April 23, 2013
camaraderie (noun)
\kahm-RAH-duh-ree\ Hear it!
What does it mean?
: good feeling existing between comrades : a feeling of good friendship among the people in a group
How do you use it?
Doing something as a group—such as playing on a team or working on a theater production—can give the people who participate a real sense of camaraderie.
Are you a word wiz?

English speakers borrowed "camaraderie" from another language. Which of the following do you think it is?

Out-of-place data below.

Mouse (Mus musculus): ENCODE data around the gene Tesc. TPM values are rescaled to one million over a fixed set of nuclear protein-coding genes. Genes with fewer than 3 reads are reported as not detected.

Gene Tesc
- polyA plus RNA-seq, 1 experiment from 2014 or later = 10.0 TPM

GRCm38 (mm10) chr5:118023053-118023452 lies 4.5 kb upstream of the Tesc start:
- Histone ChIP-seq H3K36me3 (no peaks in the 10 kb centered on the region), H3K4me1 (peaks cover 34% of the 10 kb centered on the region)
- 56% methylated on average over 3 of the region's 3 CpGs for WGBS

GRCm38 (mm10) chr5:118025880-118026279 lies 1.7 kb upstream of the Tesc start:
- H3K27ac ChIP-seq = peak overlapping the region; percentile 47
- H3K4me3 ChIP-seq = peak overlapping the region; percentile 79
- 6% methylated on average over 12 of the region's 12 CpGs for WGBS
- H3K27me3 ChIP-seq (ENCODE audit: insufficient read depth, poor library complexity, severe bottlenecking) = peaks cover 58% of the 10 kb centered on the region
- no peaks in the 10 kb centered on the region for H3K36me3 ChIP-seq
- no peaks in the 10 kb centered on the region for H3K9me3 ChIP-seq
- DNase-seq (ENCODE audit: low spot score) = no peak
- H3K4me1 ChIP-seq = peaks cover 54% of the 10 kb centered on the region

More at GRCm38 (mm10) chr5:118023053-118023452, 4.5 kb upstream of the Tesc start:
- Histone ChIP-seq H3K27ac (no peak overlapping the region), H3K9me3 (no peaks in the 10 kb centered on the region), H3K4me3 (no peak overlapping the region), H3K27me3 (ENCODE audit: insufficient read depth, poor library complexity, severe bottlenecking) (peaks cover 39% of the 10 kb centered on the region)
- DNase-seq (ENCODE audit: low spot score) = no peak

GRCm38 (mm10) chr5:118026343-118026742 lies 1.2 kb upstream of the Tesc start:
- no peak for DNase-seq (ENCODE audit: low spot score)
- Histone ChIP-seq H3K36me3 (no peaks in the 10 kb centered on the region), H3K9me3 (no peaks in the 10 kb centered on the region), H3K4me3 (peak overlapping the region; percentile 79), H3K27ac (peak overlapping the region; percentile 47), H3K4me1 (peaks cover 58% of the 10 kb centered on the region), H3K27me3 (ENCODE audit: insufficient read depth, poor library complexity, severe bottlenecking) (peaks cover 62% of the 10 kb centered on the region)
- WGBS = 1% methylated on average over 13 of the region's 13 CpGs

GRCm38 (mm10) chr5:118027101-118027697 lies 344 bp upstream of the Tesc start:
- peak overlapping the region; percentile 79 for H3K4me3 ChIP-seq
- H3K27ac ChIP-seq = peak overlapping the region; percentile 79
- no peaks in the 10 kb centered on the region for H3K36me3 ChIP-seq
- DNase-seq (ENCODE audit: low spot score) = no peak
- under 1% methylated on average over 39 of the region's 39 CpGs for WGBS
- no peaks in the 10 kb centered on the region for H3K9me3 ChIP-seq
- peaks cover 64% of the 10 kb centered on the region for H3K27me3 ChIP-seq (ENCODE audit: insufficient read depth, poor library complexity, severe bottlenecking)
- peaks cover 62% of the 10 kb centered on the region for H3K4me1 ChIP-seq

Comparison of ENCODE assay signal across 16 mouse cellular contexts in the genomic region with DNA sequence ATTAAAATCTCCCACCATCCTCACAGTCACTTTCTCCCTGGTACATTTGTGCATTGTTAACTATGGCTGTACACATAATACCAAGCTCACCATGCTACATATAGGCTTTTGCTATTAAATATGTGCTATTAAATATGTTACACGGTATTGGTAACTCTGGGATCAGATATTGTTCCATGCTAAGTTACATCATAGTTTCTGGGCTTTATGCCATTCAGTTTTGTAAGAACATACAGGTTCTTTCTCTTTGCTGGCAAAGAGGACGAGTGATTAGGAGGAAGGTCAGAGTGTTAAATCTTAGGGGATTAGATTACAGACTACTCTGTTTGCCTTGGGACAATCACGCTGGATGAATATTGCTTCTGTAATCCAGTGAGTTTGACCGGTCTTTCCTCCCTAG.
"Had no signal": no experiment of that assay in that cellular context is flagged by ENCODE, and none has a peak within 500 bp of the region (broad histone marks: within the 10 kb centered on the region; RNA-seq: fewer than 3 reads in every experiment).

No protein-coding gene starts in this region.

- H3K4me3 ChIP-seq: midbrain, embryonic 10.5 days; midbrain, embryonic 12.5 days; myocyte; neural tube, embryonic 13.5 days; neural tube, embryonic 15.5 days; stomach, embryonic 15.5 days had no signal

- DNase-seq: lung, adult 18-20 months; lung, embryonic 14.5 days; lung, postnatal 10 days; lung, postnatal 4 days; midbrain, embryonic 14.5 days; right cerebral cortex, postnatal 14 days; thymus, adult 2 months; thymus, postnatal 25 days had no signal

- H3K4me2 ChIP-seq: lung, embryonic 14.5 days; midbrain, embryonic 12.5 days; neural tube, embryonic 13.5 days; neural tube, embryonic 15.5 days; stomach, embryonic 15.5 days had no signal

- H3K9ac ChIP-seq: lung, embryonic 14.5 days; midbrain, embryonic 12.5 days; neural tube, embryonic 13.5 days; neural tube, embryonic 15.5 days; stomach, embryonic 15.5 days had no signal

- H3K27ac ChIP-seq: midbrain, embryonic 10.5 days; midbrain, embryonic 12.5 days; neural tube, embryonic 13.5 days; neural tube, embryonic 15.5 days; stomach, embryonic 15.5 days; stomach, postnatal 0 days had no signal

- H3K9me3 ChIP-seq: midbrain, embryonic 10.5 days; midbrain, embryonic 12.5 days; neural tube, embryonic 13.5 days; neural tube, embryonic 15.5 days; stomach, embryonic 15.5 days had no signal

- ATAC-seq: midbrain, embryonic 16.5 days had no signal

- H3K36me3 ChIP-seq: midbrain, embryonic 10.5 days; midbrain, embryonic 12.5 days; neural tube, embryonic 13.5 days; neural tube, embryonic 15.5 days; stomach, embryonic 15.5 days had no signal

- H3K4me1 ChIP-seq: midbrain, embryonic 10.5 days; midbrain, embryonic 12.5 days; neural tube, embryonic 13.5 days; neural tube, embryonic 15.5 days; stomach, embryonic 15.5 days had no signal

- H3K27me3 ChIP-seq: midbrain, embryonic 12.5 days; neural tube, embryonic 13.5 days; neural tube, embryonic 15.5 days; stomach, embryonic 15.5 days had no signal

Both "camaraderie" and "comrade" (meaning "a close friend" or "companion") come originally from the French word "camarade," meaning "comrade," or earlier, "roommate." When we used "camarade" for "comrade" way back in the 1500s we made our word look more like an English word by spelling it with an "o" and dropping the second "a," but when we borrowed "camaraderie" in the mid-1800s we kept the French spelling—mostly. In the late 1800s an alternate spelling that looks much more like an English word started to be used too: "comradery." Both are acceptable now.
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